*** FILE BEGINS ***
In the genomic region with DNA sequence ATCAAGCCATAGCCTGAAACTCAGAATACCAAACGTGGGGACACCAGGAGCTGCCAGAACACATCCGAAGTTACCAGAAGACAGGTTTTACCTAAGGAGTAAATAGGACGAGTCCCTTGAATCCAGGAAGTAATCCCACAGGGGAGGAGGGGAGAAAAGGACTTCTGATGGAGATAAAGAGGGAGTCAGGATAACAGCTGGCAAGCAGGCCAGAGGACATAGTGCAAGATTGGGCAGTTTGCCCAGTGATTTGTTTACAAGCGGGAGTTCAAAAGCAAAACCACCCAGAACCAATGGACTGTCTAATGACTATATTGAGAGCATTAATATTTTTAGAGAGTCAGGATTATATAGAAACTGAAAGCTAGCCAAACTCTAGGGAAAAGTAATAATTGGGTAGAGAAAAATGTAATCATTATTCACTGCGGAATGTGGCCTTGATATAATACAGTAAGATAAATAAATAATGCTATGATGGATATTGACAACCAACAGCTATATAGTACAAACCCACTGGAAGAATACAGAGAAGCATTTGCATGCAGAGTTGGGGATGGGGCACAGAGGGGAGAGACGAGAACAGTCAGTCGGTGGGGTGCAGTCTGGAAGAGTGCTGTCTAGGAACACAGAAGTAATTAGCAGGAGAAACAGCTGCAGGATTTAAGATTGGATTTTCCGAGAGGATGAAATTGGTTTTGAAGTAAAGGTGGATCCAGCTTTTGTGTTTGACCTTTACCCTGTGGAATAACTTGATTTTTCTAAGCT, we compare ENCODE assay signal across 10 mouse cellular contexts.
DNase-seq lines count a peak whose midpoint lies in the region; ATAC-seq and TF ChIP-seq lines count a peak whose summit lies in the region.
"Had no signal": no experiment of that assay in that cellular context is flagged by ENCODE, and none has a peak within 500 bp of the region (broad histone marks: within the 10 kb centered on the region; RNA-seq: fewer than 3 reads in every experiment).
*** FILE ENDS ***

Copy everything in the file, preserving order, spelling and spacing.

In the genomic region with DNA sequence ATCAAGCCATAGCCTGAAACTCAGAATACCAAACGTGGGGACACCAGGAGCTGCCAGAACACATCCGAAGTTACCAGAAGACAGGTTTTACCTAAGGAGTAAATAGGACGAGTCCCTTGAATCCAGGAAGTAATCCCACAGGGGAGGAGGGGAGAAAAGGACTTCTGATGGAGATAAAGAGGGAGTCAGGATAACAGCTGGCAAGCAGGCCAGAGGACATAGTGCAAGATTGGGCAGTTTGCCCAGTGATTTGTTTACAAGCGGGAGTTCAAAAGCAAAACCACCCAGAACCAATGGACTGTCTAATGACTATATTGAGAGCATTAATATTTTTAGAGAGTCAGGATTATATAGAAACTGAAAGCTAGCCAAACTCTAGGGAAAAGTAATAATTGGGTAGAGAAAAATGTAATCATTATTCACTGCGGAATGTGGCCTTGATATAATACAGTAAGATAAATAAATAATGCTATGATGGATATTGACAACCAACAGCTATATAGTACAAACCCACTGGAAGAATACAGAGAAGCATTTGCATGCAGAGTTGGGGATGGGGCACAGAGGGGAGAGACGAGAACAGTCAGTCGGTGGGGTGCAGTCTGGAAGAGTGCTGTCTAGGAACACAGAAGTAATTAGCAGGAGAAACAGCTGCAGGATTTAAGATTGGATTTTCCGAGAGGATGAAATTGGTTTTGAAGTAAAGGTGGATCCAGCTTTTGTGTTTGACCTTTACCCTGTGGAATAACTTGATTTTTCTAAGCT, we compare ENCODE assay signal across 10 mouse cellular contexts.
DNase-seq lines count a peak whose midpoint lies in the region; ATAC-seq and TF ChIP-seq lines count a peak whose summit lies in the region.
"Had no signal": no experiment of that assay in that cellular context is flagged by ENCODE, and none has a peak within 500 bp of the region (broad histone marks: within the 10 kb centered on the region; RNA-seq: fewer than 3 reads in every experiment).